Talent Scouts, described as "a sort of amateur-professional talent show which, under the aegis of anyone else but Godfrey, undoubtedly would have died a Potter’s Field death long since," is exactly what it sounds like. Three amateur performers are presented each week, introduced by their sponsors, with the winners selected by audience reaction. It may not sound like much, but this simple formula was, nevertheless, a great success; as Talent Scouts ran on radio and television from 1946 to 1958. And the list of participants is impressive: the McGuire Sisters joined Godfrey and His Friends after winning here, as did Pat Boone; other contestants included Tony Bennett, Don Knotts, Leslie Uggams, Jonathan Winters, Eddie Fisher, Lenny Bruce (!), Connie Francis, and more. 

You might wonder why I'm spending as much time on this review as I am, given that it might not seem all that interesting (at least in comparison to Cleveland Amory's witty columns). Well, you have to remember that Arthur Godfrey and His Friends is, at this time, the #6 show in the Nielson ratings, while Arthur Godfrey's Talent Scouts is #3. You can't underestimate Godfrey's popularity, nor his impact on television (and radio). It really is quite remarkable, and for those not familiar with him (a number that, sadly, continues to grow) it may seem unfathomable, given his lack of obvious talent. Godfrey had three things going for him, though: an avuncular, folksy personality to which viewers quickly warmed; his ability as one of the medium's greatest salesmen (sponsors loved him); and a shrewd eye for appraising and developing talent. In terms of a ubiquitious presence, maybe Regis Philbin compares to him, but it really is difficult to imagine another Arthur Godfrey today. Maybe you have some suggestions.

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I promise I didn't make this up, but when you're talking about television history and looking at an issue from the early 1950s, the time when most TV pioneers were active, I suppose it's inevitable: in that first paragraph today I mentioned both Arthur Godfrey and Dave Garroway; having just looked at the Godfrey story, who should pop up now but the Master Communicator himself, Garroway?

To be fair, Garroway is just one of many celebrities pictured here, recognizable for their various hand gestures (I wonder where Jack Benny's "Well!" is, by the way), but it's obvious that his "Peace" is first among equals. (He also has a pair of shows; in addition to Today, he hosts the primetime Dave Garroway Show on Friday nights.) More than anything else, I think this reminds us of the visual nature of television, and that it's still a new thing; in 1954 it's exciting to think that you can actually see these stars in your own home!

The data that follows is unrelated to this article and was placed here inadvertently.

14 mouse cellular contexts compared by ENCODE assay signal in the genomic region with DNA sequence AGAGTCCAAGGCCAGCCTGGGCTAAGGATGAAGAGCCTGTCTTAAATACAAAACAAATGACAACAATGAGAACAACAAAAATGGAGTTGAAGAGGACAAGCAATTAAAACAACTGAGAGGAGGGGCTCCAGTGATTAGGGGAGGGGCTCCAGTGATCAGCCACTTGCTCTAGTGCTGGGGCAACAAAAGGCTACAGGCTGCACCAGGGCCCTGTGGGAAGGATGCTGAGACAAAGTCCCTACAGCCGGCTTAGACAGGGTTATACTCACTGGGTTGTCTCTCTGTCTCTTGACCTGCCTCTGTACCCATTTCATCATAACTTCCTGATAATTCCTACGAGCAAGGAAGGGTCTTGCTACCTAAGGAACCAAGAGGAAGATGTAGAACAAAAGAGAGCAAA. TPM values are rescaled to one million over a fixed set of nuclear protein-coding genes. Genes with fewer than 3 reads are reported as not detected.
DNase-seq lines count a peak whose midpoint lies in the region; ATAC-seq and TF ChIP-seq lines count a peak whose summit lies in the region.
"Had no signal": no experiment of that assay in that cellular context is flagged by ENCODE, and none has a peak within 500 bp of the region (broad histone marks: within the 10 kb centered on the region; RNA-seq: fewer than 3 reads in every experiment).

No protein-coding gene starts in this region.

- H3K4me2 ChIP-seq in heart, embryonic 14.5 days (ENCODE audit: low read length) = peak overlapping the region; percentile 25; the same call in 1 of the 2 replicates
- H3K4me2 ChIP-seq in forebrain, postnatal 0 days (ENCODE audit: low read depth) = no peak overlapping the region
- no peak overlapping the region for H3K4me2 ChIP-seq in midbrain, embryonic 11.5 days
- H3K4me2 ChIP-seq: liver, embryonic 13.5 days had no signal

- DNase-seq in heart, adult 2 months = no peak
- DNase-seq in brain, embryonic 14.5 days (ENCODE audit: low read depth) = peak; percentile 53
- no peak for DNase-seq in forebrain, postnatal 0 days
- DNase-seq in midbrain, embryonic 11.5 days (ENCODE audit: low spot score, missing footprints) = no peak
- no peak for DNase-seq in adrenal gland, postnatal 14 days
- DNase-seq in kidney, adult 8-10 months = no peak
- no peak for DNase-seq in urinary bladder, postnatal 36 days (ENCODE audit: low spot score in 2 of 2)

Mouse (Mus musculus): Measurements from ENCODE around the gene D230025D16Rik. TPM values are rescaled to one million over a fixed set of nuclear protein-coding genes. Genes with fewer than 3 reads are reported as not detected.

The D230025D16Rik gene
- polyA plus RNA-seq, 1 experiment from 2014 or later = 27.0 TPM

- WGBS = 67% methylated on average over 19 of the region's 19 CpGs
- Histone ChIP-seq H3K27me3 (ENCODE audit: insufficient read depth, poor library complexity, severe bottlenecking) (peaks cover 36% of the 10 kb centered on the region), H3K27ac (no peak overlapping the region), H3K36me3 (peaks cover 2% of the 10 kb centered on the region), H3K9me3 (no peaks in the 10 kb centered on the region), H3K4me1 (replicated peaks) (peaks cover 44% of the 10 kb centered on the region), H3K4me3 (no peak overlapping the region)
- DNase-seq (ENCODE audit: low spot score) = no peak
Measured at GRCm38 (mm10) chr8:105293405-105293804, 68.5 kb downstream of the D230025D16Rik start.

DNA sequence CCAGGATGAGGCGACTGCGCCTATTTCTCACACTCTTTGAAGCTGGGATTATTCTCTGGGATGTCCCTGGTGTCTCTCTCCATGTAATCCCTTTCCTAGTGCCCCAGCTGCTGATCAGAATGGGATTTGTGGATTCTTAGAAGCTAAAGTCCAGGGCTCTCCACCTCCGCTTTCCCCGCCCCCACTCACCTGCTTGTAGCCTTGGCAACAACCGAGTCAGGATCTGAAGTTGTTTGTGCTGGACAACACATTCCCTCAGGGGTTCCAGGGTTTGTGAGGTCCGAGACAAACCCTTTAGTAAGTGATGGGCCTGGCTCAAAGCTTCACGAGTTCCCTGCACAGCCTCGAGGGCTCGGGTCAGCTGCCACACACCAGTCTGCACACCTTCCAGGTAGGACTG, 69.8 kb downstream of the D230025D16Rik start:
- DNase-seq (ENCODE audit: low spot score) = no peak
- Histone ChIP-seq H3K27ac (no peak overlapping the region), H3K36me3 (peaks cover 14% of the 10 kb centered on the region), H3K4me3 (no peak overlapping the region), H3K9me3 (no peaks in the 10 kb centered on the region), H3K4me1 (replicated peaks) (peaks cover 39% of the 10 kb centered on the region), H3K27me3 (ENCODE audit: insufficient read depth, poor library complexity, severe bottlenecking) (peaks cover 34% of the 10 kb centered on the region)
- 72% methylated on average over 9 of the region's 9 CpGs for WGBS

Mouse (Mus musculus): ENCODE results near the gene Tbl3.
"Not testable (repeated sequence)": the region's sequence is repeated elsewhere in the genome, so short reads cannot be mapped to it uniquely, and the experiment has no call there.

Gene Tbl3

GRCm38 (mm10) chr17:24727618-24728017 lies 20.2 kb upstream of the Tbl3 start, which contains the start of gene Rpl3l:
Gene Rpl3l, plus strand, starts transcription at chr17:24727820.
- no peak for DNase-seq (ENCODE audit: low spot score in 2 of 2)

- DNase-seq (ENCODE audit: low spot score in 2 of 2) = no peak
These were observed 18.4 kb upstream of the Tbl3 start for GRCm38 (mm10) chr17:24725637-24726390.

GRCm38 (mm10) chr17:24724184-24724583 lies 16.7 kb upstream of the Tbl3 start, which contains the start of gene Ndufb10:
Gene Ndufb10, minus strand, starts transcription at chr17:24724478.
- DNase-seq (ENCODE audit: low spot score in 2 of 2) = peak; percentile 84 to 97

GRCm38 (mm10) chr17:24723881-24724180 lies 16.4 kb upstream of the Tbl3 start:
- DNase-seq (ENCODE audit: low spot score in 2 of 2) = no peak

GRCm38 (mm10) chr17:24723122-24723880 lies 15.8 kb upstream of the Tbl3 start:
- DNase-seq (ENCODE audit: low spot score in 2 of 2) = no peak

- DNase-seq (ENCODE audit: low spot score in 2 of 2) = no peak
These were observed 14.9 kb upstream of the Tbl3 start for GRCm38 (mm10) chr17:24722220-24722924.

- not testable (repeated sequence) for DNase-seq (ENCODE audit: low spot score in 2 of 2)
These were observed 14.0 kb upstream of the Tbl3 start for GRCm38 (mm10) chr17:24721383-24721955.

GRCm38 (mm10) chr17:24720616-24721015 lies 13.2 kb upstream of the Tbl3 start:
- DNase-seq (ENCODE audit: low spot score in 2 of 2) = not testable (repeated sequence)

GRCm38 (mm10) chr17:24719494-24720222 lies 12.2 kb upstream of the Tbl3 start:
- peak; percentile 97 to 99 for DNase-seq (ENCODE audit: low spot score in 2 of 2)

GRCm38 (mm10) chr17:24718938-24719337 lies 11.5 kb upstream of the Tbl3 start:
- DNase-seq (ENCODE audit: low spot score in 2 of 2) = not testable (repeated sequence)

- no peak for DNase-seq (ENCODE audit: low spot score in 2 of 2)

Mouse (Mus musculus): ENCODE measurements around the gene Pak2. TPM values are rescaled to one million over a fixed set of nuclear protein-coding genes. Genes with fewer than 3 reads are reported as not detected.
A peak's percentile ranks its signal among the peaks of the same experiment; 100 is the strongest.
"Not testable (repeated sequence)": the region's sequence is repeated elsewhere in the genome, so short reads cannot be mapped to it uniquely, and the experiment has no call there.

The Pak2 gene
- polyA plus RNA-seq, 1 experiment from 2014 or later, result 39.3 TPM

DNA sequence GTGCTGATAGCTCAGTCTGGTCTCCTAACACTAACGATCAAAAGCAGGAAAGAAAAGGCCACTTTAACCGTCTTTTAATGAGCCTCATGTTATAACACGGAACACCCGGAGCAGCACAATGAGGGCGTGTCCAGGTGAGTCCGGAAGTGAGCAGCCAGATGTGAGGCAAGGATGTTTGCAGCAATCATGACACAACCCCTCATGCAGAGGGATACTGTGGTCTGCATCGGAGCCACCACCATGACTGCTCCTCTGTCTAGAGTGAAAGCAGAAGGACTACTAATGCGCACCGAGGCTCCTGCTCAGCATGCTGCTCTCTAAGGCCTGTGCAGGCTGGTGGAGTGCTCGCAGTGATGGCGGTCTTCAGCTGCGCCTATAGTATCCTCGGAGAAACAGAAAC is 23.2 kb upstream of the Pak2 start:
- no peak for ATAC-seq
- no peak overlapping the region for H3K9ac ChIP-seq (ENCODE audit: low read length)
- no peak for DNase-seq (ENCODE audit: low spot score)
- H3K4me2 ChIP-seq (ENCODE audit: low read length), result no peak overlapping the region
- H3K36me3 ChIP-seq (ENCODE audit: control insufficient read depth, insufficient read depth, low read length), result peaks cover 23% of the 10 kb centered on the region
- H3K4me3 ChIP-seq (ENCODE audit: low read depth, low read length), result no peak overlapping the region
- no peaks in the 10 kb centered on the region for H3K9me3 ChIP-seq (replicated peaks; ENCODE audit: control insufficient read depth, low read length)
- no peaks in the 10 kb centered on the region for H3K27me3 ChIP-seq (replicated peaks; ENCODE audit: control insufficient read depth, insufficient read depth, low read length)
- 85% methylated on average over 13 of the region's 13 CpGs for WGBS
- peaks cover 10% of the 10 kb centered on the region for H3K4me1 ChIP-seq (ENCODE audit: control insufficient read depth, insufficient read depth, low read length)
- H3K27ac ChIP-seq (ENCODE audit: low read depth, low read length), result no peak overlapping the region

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Some scattered notes from the week:

We've got another one of those two-network spectaculars this Sunday, with General Foods celebrating their 25th anniversary by purchasing 90 minutes (8:00-9:30 p.m. CT) on both CBS and NBC for highlights from the musicals of Richard Rodgers and Oscar Hammerstein II*. If you're a fan of musicals, you'll be bowled over by the productions: Oklahoma, Carousel, Allegro, South Pacific, The King and I, and Me and Juliet. (Even yours truly, who does not consider himself a fan of musicals, recognizes four of these.) The talent isn't bad either: Gordon MacRae, Jan Clayton, John Raitt, Mary Martin (who also hosts), Yul Brynner, Rosemary Clooney, and Tony Martin are among the performers, and special guests include Jack Benny, Groucho Marx, Ed Sullivan, and Edgar Bergen. Not a bad lineup at all; I'm betting it won its timeslot. You can see a portion of the show here.

*Interestingly enough, because I'm always curious about these things, the always-reliable Wikipedia says this was aired on all four networks (including DuMont). I suspect this information came from IMDb, which seems to be the source for similar writeups, and I wasn't sure what to think until I came across this contemporary account from Time, which confirms the four-network broadcast. (And that's why I take the extra step sometimes.) General Foods must have added DuMont and ABC at the last minute, although I'm not sure what they gained from the two least-watched networks on television.

Monday's Voice of Firestone (7:30 p.m., NBC) features 16-year-old Elizabeth Evans of Akron, Ohio, winner of the Eighth Annual Voice of Democracy Contest for high school students, repeating her essay "I Speak For Democracy" in response to viewr requests. Having scored a major triumph with my research on the General Foods special, it seemed like a good idea to follow it up and check this out as well*. Elizabeth Ellen Evans was one of four winners of the contest, all of whom received prizes of $500 college scholarships and trips to Washington, D. C. I'm guessing Elizabeth may have been chosen to appear on Voice given her hometown, Akron, which was also the home of Firestone Tire and Rubber Company. The show's musical numbers include "The Lord's Prayer," "Land of Hope and Glory," and "Stars and Stripes Forever," which I imagine were performed in the same segment. You can read the entire essay here; I wonder if you could read something like this on network television today.

*That same research revealed that Elizabeth's essay was recited at least one other time on television, by Susan Huskisson, Miss Teenage Knoxville, Tennessee, on the September 28, 1968 episode of The Lawrence Welk Show. I'd imagine this wasn't the only time it was repeated on TV.